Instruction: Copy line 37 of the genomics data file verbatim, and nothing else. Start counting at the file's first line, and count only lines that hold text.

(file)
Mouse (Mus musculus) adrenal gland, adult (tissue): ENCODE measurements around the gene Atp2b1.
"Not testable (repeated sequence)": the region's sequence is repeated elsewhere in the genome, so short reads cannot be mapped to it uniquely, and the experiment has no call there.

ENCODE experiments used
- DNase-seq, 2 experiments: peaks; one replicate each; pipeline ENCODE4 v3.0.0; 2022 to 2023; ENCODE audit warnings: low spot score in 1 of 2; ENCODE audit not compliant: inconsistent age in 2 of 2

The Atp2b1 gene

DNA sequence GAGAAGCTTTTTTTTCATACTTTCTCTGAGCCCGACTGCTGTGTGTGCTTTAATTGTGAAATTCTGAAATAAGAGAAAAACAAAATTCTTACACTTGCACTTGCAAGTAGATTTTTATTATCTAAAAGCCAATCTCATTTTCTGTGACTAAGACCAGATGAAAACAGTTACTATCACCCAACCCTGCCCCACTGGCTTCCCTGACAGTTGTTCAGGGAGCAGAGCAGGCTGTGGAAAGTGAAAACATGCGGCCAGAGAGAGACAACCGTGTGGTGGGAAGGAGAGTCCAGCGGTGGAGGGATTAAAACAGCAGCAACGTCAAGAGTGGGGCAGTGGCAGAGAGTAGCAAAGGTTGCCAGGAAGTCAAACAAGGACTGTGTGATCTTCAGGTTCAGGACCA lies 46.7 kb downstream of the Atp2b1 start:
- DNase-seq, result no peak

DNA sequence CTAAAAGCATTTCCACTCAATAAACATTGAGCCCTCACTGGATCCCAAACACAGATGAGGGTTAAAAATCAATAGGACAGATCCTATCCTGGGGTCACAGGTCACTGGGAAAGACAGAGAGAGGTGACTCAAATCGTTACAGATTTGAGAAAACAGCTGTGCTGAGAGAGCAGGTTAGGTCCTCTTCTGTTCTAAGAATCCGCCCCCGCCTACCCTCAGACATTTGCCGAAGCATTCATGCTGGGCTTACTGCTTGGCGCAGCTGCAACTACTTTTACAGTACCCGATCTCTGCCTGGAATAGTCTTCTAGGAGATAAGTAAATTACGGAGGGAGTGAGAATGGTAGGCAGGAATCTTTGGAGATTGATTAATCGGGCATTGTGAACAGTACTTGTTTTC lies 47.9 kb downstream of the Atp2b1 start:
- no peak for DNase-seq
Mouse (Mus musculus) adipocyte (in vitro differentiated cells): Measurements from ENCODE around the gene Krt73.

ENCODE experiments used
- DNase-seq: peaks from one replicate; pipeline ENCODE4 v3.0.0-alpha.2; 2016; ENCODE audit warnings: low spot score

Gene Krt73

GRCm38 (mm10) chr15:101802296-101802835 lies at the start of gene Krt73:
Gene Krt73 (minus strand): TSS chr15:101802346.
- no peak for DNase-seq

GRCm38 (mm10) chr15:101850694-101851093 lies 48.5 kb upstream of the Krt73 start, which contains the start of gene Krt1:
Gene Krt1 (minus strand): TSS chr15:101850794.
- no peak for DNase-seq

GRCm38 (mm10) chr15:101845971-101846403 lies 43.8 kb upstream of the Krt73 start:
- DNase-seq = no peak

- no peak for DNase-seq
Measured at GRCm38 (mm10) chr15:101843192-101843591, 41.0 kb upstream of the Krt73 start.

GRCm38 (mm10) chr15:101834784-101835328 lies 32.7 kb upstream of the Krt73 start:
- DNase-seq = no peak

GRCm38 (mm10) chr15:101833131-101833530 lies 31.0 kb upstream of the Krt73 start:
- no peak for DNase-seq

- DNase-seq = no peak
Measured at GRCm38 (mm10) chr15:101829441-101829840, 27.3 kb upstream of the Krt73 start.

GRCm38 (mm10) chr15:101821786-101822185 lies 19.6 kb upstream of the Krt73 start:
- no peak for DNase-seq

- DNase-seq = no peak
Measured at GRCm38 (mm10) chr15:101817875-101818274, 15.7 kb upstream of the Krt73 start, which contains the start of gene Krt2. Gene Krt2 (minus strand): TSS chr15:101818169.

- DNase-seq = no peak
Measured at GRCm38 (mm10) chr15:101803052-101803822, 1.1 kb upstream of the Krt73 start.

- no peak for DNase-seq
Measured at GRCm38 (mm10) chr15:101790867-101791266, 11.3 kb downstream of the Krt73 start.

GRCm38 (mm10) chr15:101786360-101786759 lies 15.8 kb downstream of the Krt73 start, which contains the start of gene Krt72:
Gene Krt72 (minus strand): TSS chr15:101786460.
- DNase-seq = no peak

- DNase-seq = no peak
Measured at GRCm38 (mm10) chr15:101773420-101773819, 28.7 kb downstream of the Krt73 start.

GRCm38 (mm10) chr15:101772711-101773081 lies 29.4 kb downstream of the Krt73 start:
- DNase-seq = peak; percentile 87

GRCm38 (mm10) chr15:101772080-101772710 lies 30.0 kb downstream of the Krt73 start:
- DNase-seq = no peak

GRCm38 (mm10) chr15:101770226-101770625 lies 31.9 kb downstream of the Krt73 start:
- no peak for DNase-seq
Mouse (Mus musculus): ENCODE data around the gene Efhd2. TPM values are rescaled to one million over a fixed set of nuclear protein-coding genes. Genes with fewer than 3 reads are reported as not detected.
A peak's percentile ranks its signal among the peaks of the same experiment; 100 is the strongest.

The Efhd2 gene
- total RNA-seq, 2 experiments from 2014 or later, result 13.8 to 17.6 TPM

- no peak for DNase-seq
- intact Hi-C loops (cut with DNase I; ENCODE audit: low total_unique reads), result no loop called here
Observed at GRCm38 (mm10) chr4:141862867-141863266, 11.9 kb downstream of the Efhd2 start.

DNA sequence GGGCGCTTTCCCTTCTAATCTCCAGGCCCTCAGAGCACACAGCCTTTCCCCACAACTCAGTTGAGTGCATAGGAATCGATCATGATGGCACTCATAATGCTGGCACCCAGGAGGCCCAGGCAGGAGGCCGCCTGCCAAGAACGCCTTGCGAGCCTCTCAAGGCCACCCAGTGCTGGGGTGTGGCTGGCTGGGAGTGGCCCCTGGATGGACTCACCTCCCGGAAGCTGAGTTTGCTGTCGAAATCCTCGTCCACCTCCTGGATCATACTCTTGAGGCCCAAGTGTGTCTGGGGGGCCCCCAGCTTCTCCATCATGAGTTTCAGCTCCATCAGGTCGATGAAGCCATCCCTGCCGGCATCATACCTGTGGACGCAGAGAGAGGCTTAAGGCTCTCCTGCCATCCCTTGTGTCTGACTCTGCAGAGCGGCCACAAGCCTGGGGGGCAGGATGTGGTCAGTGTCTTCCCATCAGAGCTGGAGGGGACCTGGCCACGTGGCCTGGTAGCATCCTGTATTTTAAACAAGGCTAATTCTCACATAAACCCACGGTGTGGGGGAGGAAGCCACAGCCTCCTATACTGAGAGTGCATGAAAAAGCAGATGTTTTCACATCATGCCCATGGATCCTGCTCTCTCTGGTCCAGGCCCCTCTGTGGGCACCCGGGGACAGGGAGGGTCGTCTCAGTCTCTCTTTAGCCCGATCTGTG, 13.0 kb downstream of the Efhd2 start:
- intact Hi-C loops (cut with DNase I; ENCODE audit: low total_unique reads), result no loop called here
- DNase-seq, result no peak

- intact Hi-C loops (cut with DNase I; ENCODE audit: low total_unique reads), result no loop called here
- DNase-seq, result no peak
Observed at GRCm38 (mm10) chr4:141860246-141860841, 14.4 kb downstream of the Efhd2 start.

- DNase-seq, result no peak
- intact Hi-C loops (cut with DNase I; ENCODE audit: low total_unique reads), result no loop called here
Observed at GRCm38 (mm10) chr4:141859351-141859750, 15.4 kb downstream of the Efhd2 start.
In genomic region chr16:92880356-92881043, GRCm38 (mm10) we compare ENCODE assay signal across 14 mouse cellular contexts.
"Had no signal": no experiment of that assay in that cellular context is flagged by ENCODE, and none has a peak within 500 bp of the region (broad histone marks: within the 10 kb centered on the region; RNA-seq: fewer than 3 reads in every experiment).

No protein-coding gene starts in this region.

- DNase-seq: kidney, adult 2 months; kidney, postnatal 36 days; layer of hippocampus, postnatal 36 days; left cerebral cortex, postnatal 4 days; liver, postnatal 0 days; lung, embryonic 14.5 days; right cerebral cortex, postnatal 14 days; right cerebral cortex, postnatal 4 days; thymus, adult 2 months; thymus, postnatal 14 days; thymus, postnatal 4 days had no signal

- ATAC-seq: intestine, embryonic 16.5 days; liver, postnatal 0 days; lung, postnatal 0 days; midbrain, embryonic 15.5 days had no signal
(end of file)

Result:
Measured at GRCm38 (mm10) chr15:101790867-101791266, 11.3 kb downstream of the Krt73 start.